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Measurement of the Mechanical Loss of Test Mass Materials for Advanced Gravitational Wave Detectors Peter Murray.

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Presentation on theme: "Measurement of the Mechanical Loss of Test Mass Materials for Advanced Gravitational Wave Detectors Peter Murray."— Presentation transcript:

1 Measurement of the Mechanical Loss of Test Mass Materials for Advanced Gravitational Wave Detectors Peter Murray

2 Q

3 03 April 2014IGR Lunchtime Talk3 Summary Thermal Noise Measurement of Quality Factor Calculation of Residual Coating Loss Experimental Results Silica Silicon Electron Energy Loss Spectroscopy Cryogenics Future Work Conclusions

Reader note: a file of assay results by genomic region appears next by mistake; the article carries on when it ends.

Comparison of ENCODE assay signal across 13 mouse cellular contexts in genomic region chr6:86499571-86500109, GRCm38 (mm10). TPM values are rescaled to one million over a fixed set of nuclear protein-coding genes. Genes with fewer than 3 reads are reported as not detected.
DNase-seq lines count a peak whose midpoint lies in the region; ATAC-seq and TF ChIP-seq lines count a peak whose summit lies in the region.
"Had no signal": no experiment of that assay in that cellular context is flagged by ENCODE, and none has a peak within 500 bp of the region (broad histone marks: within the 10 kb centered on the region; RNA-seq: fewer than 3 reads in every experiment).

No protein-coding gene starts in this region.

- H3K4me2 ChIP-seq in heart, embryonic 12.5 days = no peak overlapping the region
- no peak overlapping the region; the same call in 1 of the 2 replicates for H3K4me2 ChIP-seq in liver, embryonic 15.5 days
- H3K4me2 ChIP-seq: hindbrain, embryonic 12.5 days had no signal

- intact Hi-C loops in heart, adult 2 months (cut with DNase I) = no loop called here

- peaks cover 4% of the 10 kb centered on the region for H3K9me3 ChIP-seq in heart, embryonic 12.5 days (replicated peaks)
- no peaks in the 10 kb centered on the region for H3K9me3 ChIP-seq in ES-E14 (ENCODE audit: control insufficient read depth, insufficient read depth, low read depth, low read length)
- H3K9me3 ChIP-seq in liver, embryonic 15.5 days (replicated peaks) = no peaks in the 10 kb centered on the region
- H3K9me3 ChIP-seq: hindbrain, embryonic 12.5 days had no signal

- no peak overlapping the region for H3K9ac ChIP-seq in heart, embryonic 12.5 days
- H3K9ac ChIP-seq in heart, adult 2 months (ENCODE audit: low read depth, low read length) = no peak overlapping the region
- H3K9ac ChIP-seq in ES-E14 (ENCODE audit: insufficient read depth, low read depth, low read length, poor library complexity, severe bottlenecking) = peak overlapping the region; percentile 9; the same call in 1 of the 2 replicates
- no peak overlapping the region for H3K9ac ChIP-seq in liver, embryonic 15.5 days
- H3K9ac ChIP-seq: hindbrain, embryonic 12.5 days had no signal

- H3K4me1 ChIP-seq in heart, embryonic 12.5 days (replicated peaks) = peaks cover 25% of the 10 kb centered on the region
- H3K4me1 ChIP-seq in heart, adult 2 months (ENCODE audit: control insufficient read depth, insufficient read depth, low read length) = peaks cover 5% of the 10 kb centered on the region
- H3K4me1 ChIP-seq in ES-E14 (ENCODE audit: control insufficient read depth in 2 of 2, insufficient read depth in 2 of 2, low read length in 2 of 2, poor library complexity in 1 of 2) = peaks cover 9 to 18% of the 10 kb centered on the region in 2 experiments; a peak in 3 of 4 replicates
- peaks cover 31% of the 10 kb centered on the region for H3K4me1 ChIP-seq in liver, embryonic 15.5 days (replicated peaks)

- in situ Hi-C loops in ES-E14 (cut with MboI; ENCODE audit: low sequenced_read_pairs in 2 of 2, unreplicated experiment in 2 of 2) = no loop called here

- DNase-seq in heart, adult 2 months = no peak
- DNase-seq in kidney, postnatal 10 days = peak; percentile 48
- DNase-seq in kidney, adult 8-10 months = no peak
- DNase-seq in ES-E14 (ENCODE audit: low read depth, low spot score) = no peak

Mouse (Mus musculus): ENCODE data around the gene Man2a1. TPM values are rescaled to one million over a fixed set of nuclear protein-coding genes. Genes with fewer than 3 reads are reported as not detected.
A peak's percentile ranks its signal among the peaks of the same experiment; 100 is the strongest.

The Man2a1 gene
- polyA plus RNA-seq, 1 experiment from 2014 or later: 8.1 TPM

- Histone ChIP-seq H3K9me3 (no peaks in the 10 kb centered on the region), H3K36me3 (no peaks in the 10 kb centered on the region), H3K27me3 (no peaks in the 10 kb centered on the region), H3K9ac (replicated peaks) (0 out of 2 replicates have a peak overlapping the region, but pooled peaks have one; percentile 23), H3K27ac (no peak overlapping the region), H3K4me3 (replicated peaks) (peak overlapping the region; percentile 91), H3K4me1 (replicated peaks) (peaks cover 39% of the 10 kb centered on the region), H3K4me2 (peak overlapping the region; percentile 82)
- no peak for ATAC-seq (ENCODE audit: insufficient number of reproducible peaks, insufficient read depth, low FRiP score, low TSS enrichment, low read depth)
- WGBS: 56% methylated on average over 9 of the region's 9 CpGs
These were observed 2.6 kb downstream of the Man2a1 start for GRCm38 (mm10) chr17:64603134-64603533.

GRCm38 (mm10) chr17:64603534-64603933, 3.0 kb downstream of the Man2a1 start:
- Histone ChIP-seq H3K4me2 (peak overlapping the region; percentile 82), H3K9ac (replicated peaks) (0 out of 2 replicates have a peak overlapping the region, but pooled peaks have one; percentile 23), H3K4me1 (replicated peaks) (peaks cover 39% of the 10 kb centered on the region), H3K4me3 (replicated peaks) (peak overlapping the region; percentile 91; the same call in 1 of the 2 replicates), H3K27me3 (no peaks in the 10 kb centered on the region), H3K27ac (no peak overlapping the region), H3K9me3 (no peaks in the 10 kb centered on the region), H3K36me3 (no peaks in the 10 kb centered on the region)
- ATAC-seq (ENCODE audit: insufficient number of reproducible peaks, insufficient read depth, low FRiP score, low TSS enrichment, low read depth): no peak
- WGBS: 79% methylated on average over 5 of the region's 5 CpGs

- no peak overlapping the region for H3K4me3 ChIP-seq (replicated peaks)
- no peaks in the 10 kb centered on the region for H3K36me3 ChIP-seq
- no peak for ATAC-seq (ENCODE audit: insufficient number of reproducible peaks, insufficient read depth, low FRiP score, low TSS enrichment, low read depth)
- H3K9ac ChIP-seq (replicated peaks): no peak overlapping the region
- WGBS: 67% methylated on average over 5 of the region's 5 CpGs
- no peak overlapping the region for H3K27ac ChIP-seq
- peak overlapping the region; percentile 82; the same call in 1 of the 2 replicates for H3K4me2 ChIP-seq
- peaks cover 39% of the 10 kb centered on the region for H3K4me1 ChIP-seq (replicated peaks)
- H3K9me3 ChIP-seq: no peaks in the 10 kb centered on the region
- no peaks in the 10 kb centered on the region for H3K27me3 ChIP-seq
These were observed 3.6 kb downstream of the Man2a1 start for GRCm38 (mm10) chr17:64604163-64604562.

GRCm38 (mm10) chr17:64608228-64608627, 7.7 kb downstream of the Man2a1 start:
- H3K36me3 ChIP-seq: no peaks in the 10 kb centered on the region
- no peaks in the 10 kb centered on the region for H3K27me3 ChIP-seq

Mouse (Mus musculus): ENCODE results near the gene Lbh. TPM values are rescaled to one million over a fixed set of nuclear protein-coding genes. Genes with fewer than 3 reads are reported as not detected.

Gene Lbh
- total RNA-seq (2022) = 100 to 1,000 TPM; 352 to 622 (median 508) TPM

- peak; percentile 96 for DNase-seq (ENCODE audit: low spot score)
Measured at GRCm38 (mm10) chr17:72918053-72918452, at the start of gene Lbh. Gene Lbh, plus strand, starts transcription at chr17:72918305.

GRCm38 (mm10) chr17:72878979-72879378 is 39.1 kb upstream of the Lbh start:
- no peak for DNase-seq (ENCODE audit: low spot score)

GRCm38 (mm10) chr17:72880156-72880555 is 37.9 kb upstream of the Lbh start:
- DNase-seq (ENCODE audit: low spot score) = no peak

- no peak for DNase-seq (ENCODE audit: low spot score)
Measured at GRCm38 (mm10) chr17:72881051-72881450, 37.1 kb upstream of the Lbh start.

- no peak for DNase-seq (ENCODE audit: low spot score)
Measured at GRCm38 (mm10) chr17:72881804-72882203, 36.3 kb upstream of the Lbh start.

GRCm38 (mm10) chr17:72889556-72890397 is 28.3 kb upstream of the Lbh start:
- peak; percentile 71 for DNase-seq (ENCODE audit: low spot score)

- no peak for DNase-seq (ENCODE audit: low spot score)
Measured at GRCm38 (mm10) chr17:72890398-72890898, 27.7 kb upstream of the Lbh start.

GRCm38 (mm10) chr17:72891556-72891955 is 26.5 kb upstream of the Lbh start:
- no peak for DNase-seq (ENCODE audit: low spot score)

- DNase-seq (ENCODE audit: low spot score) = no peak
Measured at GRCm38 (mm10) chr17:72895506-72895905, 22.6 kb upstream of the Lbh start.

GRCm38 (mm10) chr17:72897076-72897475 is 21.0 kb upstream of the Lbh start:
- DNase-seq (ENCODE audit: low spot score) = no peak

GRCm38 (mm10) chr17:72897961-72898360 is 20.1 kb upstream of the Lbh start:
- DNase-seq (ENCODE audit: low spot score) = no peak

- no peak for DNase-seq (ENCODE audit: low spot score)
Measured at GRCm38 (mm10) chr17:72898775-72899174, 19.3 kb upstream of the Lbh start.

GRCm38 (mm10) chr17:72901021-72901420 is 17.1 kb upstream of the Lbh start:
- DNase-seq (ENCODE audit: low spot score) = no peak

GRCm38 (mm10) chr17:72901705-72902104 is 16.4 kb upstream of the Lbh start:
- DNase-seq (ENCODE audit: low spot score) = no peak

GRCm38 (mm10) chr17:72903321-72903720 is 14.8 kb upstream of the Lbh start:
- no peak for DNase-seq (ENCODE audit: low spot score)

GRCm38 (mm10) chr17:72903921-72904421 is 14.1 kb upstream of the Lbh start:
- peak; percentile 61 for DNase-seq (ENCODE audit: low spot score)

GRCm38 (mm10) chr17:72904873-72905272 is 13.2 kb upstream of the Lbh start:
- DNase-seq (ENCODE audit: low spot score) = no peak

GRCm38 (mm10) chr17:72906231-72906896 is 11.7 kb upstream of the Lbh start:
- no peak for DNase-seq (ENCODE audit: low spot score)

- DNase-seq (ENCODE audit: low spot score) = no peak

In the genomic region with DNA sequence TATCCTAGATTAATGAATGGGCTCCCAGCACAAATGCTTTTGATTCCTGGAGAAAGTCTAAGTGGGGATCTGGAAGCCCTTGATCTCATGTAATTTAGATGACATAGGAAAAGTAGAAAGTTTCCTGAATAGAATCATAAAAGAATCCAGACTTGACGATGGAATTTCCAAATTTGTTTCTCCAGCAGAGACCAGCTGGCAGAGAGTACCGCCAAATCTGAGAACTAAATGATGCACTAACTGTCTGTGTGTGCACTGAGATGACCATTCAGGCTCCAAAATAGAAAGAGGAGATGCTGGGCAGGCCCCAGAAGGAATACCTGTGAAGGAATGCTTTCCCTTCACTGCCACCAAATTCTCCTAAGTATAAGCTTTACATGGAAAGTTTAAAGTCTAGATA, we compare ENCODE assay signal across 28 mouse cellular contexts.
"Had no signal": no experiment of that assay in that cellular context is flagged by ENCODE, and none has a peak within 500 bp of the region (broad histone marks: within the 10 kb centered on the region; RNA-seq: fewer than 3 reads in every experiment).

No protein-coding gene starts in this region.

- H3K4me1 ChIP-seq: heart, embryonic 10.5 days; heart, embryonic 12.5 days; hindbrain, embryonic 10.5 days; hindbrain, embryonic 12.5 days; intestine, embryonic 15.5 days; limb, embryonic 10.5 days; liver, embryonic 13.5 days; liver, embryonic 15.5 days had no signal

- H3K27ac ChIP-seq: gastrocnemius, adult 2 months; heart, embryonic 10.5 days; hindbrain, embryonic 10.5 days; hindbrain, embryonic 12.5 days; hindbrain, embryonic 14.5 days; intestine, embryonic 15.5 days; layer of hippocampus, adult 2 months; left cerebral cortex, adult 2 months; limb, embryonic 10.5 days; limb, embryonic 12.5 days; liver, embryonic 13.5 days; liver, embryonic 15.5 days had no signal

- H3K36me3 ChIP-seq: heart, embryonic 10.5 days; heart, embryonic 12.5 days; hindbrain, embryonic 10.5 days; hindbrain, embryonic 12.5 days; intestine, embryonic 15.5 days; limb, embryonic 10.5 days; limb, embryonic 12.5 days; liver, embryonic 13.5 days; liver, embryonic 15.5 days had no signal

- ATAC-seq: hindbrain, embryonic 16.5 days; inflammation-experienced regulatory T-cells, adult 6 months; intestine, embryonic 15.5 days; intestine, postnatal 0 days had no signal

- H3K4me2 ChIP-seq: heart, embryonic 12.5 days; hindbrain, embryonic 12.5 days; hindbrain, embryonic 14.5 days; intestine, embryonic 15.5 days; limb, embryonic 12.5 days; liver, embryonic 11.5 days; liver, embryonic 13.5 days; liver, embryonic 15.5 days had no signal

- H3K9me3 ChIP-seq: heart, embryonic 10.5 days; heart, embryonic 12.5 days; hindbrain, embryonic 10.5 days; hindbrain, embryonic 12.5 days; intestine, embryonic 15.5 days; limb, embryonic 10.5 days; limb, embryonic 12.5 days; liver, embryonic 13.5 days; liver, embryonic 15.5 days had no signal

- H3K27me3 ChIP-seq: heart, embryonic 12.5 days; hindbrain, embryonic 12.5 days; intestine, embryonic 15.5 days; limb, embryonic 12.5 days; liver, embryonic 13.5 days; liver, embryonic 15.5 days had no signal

4 03 April 2014IGR Lunchtime Talk4 Noise Sources There are many sources of noise that can limit the sensitivity of interferometric detectors Shot Noise Radiation Pressure Seismic Noise Thermal Noise Ground-based detectors high frequency limit of a few kHz, set by photon shot noise

5 03 April 2014IGR Lunchtime Talk5 Thermal Noise Random Brownian motion of atoms in test mass mirrors appears as thermally driven motion of the mechanical system Thermal noise significant noise source at the lower operating frequency range Low loss suspension materials ensure that thermal noise level over operating bandwidth of detectors is kept to a minimum